An Arkansas appellate court recently affirmed a denial of workers’ compensation death benefits to the surviving beneficiaries of a deceased worker who overdosed on methadone in 2009 while being treated for withdrawal from opiates prescribed for pain resulting from his 2005 compensable injury [Loar v. Cooper Tire & Rubber Co., 2014 Ark. App. 240, 2014 Ark. App. LEXIS 304 (Apr. 23, 2014)]. The Commission had denied benefits on the basis that the decedent was prone to drug addiction; that he intentionally overdosed without suicidal intentions; and that his intentional overdose was an independent intervening cause unconnected with the work. The appellate court held that the record supported those findings.
Evidence suggested that the decedent became addicted to opioid medication prescribed for back pain by at least May 2004, approximately one year before his compensable back injury at work in April 2005. Other evidence indicated that by the the summer of 2009, the decedent obtained and consumed Oxycontin at the average rate of 4.7 pills per day when he was prescribed three pills per day. Decedent had apparently been filling Oxycontin prescriptions from two different doctors and taking almost twice the recommended dose. On September 3, 2009, the decedent went to another, unapproved physician for methadone because it was cheaper than Oxycontin. He had obtained a Methadone prescription that provided that he would take six Methadone pills per day. He died of an acute Methadone intoxication or overdose four days later, having consumed 41 Methadone pills during the four-day period–17 pills in excess of the 24 pills that he should have taken by prescription.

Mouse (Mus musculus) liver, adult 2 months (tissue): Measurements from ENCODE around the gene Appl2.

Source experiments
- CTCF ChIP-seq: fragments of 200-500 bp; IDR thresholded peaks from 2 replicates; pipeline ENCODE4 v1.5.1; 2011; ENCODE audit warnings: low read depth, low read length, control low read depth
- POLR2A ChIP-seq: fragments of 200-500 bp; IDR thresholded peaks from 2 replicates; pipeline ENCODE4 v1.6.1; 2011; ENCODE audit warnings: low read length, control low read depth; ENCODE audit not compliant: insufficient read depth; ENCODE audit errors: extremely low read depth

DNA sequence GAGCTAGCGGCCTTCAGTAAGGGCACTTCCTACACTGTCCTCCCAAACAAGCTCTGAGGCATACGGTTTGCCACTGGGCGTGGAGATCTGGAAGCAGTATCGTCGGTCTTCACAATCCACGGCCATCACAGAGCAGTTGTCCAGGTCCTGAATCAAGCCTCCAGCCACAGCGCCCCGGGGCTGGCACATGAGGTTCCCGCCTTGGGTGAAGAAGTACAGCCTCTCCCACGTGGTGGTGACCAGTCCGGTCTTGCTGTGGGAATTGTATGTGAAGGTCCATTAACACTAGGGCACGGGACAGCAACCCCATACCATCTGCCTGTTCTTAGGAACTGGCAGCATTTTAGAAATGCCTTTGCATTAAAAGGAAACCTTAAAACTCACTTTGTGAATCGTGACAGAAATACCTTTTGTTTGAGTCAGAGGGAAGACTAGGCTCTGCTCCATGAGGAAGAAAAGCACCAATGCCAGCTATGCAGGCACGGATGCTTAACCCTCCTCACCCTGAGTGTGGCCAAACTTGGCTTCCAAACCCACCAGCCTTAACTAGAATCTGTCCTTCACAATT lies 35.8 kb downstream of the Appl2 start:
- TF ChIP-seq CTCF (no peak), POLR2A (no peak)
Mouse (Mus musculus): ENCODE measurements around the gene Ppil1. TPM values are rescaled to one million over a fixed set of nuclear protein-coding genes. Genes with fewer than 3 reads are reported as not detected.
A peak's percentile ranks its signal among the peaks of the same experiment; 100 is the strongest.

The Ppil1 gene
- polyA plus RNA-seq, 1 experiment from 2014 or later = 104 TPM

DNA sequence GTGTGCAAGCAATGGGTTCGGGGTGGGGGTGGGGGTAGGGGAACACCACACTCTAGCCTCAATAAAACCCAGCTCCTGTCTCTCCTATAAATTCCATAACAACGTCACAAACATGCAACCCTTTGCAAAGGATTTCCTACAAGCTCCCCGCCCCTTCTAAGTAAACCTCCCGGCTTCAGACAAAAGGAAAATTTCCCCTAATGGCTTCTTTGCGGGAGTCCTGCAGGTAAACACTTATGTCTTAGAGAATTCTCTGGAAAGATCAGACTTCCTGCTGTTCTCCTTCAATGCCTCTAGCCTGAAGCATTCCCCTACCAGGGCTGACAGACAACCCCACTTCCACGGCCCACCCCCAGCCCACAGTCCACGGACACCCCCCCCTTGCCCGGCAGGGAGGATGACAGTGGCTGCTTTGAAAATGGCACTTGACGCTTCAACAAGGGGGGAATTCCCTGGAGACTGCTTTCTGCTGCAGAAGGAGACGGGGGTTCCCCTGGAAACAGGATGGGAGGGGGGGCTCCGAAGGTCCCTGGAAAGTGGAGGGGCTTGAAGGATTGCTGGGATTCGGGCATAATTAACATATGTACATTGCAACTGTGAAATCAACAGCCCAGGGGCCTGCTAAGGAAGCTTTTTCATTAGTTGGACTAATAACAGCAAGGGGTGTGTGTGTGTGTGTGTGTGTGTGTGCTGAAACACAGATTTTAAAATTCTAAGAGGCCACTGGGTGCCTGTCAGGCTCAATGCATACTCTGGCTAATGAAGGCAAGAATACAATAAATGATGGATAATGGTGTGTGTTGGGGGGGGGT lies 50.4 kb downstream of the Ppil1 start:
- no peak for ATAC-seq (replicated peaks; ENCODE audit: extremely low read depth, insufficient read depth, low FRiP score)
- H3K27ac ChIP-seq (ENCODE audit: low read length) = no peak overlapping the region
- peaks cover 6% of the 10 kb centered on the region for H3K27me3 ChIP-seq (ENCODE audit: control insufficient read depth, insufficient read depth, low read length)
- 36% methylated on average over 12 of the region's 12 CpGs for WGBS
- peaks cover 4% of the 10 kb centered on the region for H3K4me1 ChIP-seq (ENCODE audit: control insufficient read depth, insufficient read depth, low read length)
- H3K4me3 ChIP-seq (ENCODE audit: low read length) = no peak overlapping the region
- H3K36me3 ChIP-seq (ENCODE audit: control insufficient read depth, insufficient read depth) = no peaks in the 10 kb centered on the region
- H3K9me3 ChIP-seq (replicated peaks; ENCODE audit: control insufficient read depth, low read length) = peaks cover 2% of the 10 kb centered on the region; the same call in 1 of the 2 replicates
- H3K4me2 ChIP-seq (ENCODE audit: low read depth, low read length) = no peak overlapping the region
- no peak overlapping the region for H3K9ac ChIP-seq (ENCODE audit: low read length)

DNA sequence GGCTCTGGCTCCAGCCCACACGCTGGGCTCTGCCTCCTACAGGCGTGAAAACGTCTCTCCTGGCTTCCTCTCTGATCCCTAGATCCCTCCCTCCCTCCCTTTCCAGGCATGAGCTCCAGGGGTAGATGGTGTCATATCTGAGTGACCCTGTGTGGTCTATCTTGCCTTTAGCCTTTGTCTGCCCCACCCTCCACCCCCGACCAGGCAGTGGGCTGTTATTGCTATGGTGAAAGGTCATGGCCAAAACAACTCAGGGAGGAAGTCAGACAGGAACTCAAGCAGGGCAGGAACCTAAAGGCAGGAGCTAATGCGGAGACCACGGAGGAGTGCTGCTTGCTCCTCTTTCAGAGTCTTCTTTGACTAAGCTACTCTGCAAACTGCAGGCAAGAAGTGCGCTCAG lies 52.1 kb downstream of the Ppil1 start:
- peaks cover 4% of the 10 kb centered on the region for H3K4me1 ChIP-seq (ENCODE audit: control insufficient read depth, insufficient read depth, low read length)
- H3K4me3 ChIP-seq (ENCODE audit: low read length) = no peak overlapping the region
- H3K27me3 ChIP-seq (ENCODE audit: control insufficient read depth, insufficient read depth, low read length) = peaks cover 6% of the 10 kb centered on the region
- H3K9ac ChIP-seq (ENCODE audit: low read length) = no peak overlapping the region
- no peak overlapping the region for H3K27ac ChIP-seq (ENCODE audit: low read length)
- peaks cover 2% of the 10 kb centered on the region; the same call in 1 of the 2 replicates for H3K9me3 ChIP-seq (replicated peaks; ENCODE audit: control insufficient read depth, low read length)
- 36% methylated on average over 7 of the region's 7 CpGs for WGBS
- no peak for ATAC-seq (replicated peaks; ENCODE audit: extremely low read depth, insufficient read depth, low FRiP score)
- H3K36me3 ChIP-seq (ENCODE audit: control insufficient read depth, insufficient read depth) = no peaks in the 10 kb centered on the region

The appellate court agreed that the decedent’s consumption of 17 Methadone pills in excess of his prescription was an independent intervening cause of his death. The court also found specifically, that the decedent’s dependents had failed to establish that his 2009 Methadone overdose was causally related to his 2005 work-related back injury.